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  1. #1
    Registered User McBride's Avatar
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    Default The gear that I used on my 2009 AT Thru with detailed explanations (Hiker Advice)

    Ok, so I've been wanting to contribute to the site ever since I spent a month digging through old posts and gear lists to put together my own through hike which I completed NOBO this year. So the thought is that I'm going to post my gear list from the start at Springer and then notate the list with what I ended up with on Katahdin.


    Pack, Osprey Atmos 50 Liter, Perfect size, most used 60-65 liters however with no lids
    Pack, Pack Liner, Compactor bag, a MUST
    Pack, Pack cover, seems redundant but I chose to get one in Franklin

    Shelter, Tarptent Contrail, 696g, LOVED IT
    Shelter, 4 X Nobendium Stakes carried one extra
    Shelter, 3 X GoLite Y - Stake ditched two and used one, (will explain below)
    Shelter, Tyvek or silnylon floor coating, I coated INSIDE of floor 5-1 alcohol silicon mix

    Sleeping, Bag, Mont Bell Down 25 degree
    Sleeping, 3/4 closed cell foam pad switched to thermarest womens 3/4 at Neels Gap

    Footwear - Montrail Hardrock 08 Trailrunners loved them, 3 pair for trip
    Footwear - Superfeet Green Insoles - (green for trailrunners, orange for boots)
    Footwear - 3pr Smartwool Trekking Socks would use Dahlgren Alpaca socks instead
    Footwear - (around camp), Crocs try out next size down mine were huge

    Clothing - Base, Cap 2 Midweight bottoms
    Clothing - Base, Cap 1 lightweight Long-Sleeve ditched for second tee in VA
    Clothing - Base, UnderArmor Compression Shorts 2pr critical to prevent chafe
    Clothing - Base, Cotton boxers allowed some air down there at night

    Clothing - Midlayer, EMS Men's Core SYNC Jacket, 700g, ditched at Neels Gap for down jacket, best decision ever
    Clothing - Midlayer, Convertible pants, ditch after VA highlands for lighter shorts
    Clothing - Midlayer, Wicking Tee, 140g

    Clothing - Shell, Patagonia rain top
    Clothing - Shell, Frog Togs bottom, accident in dryer after smokies, never really needed them

    Clothing - Misc, Baseball cap

    Winter Gear, Fleece hat, 20g (doubles as pot cozy), bounce or ditch after VA Highlands
    Winter Gear, Balaclava, Unecessary
    Winter Gear, Gloves - worn 3x on entire hike, (I have warm hands usually) ditched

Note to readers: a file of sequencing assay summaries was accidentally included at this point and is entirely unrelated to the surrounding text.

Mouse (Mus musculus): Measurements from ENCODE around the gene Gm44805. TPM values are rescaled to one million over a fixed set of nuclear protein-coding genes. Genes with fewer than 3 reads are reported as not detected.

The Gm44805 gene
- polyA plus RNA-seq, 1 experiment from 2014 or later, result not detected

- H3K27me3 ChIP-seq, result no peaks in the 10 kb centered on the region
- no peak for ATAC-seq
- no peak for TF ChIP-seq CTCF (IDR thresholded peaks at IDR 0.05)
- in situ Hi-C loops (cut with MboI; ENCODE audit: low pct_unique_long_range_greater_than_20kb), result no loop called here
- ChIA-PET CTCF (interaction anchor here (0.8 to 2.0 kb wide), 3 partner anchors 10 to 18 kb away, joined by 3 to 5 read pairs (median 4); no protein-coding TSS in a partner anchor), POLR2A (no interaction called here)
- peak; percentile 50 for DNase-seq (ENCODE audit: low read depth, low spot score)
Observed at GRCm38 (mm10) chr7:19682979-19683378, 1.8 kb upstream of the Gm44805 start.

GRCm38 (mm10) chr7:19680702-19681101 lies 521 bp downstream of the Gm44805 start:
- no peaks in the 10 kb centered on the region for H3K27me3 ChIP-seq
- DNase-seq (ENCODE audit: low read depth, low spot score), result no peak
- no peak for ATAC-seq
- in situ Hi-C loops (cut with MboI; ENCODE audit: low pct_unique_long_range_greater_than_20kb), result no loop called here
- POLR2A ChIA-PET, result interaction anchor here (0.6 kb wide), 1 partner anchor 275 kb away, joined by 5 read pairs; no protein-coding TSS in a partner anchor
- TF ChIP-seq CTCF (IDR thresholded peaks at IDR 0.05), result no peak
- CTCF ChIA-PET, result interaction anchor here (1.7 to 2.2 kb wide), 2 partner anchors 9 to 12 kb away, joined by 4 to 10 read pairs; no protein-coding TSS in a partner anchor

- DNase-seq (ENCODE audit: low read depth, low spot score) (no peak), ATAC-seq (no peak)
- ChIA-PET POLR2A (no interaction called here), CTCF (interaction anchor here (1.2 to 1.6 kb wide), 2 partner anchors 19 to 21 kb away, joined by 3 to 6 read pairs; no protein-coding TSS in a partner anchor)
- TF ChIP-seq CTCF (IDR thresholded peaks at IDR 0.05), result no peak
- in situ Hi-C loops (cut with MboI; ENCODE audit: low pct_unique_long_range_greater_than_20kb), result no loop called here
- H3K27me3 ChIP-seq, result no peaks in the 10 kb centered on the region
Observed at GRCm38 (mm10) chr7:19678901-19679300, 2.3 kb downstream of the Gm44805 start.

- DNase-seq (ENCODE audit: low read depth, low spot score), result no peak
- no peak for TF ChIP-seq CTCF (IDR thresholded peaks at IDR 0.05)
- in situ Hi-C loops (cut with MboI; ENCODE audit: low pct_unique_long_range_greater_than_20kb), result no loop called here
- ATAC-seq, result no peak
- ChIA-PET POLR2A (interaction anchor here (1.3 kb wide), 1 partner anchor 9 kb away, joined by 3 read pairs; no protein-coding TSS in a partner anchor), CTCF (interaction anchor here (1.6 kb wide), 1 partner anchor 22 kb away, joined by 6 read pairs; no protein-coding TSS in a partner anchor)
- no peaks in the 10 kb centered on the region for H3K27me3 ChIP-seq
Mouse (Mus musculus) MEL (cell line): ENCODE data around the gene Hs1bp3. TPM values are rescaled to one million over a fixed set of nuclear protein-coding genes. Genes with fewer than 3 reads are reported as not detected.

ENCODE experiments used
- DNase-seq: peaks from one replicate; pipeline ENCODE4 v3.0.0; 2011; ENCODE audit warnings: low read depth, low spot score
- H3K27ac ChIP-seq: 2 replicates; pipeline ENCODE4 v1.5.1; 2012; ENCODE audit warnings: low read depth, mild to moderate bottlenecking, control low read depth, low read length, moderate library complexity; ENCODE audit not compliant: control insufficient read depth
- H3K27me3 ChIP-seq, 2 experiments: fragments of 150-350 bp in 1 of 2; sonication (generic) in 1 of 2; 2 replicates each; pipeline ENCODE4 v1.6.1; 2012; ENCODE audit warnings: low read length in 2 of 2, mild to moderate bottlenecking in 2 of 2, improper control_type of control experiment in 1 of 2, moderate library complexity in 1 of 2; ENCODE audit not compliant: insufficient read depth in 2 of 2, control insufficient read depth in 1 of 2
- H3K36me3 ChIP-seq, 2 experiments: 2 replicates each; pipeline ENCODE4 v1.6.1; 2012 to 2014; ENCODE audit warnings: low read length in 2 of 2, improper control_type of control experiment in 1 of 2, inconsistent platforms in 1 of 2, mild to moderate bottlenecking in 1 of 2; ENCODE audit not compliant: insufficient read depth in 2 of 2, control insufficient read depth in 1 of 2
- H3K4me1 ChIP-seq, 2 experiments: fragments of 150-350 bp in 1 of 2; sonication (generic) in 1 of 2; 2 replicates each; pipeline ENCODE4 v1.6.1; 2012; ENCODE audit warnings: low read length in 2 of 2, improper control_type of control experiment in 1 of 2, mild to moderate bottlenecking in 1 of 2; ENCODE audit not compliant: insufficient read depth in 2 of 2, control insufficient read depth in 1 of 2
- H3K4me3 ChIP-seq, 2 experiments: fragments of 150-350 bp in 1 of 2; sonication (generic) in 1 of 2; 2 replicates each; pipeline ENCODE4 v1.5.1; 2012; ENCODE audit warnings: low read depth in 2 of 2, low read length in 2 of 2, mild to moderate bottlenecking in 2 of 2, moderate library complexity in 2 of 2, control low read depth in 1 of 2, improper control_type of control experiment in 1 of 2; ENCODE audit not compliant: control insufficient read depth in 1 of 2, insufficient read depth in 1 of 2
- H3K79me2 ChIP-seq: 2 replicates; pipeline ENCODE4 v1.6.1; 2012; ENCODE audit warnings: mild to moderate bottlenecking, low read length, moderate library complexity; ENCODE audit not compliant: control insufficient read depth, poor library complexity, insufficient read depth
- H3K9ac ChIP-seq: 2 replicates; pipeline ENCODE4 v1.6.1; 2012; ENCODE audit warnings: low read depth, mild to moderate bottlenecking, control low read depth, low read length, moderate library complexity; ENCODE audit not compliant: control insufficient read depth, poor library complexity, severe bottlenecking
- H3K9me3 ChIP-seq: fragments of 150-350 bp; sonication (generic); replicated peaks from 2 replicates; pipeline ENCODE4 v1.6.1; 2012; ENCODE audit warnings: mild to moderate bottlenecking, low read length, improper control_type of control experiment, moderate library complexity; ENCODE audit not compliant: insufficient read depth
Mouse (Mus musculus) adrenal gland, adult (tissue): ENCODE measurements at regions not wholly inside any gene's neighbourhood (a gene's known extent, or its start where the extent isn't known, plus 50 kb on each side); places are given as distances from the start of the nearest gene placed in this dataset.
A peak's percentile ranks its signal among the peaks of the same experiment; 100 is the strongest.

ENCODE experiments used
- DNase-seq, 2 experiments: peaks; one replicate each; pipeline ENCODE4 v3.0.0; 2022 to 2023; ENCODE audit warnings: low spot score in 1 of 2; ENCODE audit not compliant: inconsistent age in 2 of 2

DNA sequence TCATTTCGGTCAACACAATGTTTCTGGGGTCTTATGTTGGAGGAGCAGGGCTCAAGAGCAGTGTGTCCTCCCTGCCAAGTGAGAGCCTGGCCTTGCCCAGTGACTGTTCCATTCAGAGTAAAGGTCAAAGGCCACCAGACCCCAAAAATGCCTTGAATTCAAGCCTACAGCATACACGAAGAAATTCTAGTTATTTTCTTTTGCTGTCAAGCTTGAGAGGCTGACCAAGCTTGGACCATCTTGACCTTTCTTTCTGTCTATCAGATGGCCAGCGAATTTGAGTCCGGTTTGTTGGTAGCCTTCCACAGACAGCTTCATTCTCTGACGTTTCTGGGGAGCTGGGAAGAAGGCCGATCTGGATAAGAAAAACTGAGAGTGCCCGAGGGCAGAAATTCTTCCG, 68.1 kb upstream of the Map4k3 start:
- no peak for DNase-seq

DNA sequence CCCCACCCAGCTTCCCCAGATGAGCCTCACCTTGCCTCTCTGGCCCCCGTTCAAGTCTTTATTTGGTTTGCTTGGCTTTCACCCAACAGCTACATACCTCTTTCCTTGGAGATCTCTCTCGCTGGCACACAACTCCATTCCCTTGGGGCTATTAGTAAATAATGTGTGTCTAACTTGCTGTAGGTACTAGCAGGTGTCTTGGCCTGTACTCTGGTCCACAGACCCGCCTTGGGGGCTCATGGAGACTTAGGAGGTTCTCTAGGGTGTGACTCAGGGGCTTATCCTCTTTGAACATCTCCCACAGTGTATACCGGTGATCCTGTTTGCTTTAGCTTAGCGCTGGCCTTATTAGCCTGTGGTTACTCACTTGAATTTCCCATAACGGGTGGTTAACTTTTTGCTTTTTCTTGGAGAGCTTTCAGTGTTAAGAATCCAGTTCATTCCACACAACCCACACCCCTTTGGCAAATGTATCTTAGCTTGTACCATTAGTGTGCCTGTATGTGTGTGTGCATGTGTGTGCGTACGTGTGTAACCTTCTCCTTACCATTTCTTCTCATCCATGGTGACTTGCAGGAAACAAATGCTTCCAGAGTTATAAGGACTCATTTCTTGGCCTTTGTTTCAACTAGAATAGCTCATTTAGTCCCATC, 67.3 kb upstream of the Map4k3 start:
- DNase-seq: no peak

Hydration, Water Bottle, 2 Powerade Bottles, usually empty while hiking
    Hydration, Water Bladder, 2 Liter Platypus Hiked with 1 - 1.5 liters

    Tools, Leatherman Micra (scissors), useful but didn't use much
    Tools, P-38 can opener, used once
    Tools, Headlamp,Petzl TikkaPlus, MUST HAVE RED LIGHT (shelter etiquette)
    Tools, Small Packtowl, sham wow is way better, cut a chunk
    Tools, Photon X-Micro light, 7.8 g, never used, carried whole way

    Kitchen, Bear bag line 60' rather than 50' of para cord
    Kitchen, Food Bag - Granite Gear Zip Sack 18L Best food bag IMO see all contents without dumping
    Kitchen, Food Bag - caribeaner
    Kitchen, two 4oz nalgene bottles for alcohol, kept inside pot
    Kitchen, small juice bottle, 10 oz, Denatured Alcohol usually empty but used for long stints
    Kitchen, Lighter, BIC mini, one lighter lasted entire trail
    Kitchen, Pot, 1 liter titanium
    Kitchen, Scrubbie, Green, cooked in freezer bags, no pot cleanup
    Kitchen, Lexan spoon broke, get a Ti spork for $10
    Kitchen, Alcohol Stove, Super Cat Alcohol Stove nothing lighter than this
    Kitchen, Windscreen, cut strip from disposable cookie sheet, fit inside pot

    First Aid/Repair, ANTIBIOTICS, MUST HAVE WEEK SUPPLY FOR LYMES
    First Aid/Repair, 10 Ibuprofin, 6g
    First Aid/Repair, Pepto Bismol Chewables 3g
    First Aid/Repair, Dental Floss, 2'
    First Aid/Repair, Sewing Needle
    First Aid/Repair, Duct Tape 4' or so, athletic tape worked better
    First Aid/Repair, Moleskin, 1 - 2 sheets
    First Aid/Repair, Sunblock only got burnt first few days, ditched
    First Aid/Repair, Neosporin, heals while lubricates for chafe

    Hygiene Group, Aquamira
    Hygiene Group, Baby Wipes, (just a few) Nice to have in ziplok with TP
    Hygiene Group, Hand Sanitizer
    Hygiene Group, Toilet Paper, 29g (partial roll field stripped in ziplok)
    Hygiene Group, Toothbrush, Sawed-off, 5g
    Hygiene Group, Toothpaste, .85 oz. Tube, 28g
    Hygiene Group, Gold Bond Powder I never used, some swear by it

    Trekking Poles, Black Diamond Carbon Fiber lasted entire trail

    Miscellaneous, Ear Plugs, MUST HAVE
    Miscellaneous, Glasses, w/ case, 77g